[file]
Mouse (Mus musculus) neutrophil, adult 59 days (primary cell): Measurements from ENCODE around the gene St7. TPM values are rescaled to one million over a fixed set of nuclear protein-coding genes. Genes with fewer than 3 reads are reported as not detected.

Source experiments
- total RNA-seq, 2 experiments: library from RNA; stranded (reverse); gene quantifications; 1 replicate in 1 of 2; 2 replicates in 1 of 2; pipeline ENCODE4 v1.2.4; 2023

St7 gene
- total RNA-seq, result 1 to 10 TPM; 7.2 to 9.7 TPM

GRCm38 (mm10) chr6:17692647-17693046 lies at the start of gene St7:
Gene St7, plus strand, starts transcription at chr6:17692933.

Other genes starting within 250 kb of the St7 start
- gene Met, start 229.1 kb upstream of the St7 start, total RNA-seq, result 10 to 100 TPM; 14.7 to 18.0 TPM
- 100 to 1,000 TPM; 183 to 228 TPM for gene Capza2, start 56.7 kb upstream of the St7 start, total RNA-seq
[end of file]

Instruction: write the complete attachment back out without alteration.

Mouse (Mus musculus) neutrophil, adult 59 days (primary cell): Measurements from ENCODE around the gene St7. TPM values are rescaled to one million over a fixed set of nuclear protein-coding genes. Genes with fewer than 3 reads are reported as not detected.

Source experiments
- total RNA-seq, 2 experiments: library from RNA; stranded (reverse); gene quantifications; 1 replicate in 1 of 2; 2 replicates in 1 of 2; pipeline ENCODE4 v1.2.4; 2023

St7 gene
- total RNA-seq, result 1 to 10 TPM; 7.2 to 9.7 TPM

GRCm38 (mm10) chr6:17692647-17693046 lies at the start of gene St7:
Gene St7, plus strand, starts transcription at chr6:17692933.

Other genes starting within 250 kb of the St7 start
- gene Met, start 229.1 kb upstream of the St7 start, total RNA-seq, result 10 to 100 TPM; 14.7 to 18.0 TPM
- 100 to 1,000 TPM; 183 to 228 TPM for gene Capza2, start 56.7 kb upstream of the St7 start, total RNA-seq